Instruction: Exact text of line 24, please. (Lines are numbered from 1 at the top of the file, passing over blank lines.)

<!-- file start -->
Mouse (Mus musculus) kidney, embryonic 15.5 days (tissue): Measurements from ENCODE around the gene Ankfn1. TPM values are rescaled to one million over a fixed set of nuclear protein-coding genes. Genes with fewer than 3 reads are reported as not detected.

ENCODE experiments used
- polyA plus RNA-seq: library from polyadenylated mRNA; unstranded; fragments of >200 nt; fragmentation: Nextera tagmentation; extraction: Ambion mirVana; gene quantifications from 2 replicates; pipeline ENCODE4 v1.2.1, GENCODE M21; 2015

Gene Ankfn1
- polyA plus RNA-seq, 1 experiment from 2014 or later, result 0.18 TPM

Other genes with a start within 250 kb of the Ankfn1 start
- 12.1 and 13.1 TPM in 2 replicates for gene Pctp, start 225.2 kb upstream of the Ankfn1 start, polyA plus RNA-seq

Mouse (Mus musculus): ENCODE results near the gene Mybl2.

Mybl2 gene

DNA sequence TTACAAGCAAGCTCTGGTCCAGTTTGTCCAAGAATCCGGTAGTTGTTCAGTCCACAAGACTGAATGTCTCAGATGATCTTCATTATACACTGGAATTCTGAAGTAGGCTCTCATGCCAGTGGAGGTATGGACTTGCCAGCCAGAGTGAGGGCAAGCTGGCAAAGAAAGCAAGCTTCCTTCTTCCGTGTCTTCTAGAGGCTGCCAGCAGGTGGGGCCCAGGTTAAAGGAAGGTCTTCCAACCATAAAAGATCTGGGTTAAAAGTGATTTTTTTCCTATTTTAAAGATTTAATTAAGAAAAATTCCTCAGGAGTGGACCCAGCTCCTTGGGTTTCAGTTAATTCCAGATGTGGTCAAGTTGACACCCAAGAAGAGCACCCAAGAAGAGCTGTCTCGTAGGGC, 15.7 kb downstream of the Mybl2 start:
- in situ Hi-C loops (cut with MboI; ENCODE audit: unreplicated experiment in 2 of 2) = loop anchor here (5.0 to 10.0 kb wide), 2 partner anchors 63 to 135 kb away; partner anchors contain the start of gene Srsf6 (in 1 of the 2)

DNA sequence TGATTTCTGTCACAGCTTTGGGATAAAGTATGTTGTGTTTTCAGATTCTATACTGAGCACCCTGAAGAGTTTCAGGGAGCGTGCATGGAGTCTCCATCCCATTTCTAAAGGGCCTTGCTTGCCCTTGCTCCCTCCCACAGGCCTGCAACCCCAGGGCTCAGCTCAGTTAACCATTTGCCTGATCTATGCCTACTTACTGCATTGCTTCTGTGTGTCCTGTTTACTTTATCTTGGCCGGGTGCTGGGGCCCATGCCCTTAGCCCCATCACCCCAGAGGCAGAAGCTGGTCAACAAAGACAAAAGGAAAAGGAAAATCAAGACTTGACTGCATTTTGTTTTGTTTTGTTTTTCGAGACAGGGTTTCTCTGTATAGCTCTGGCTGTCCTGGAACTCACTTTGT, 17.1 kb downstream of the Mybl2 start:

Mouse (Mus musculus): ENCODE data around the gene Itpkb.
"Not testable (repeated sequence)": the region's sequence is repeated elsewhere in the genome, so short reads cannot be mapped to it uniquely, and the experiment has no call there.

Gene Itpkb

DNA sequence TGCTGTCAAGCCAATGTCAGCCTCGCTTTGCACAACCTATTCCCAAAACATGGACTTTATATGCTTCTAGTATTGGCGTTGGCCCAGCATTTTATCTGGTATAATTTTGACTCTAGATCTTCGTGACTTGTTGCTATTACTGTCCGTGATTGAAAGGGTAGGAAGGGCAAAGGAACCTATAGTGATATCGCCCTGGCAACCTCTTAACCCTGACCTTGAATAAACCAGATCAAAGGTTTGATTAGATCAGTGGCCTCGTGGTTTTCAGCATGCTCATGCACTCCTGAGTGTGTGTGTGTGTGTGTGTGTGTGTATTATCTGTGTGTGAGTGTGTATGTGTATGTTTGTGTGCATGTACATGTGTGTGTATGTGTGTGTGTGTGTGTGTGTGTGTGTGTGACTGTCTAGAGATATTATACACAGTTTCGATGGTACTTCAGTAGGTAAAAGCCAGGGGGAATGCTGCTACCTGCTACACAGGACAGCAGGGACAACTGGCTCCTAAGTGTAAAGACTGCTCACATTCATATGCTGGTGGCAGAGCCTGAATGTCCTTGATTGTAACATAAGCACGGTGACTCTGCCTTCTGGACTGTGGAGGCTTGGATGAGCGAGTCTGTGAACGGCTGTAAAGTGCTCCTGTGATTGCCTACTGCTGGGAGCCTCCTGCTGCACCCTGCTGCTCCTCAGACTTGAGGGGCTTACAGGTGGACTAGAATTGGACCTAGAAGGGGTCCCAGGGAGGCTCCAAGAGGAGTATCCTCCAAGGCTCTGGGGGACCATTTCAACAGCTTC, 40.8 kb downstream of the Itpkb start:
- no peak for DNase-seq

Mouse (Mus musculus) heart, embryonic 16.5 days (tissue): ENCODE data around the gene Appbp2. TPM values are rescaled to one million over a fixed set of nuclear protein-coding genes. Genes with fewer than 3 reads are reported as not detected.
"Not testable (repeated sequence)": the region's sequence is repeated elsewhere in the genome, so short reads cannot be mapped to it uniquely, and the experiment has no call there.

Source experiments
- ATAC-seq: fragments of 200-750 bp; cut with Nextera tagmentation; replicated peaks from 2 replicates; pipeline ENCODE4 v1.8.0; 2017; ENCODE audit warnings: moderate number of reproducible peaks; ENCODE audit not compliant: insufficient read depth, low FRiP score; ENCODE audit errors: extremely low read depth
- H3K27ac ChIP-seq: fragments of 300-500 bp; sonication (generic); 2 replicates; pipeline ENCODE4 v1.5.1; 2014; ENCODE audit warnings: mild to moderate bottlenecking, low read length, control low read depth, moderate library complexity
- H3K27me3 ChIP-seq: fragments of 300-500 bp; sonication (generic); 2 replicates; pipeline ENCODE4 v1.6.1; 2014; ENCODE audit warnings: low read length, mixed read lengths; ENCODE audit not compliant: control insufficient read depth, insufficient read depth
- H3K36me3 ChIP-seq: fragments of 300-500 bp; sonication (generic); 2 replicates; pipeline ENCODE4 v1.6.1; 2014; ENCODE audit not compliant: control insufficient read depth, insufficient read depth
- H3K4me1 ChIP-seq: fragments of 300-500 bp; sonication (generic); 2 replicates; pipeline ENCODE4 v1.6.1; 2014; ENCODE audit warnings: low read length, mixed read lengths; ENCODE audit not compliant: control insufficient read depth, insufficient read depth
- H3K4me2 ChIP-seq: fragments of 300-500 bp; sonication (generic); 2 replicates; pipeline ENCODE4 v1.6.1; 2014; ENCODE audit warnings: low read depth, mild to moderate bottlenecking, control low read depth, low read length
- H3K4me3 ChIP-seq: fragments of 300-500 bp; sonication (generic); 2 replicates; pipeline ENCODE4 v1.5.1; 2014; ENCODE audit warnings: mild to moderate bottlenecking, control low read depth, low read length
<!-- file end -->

- H3K36me3 ChIP-seq: fragments of 300-500 bp; sonication (generic); 2 replicates; pipeline ENCODE4 v1.6.1; 2014; ENCODE audit not compliant: control insufficient read depth, insufficient read depth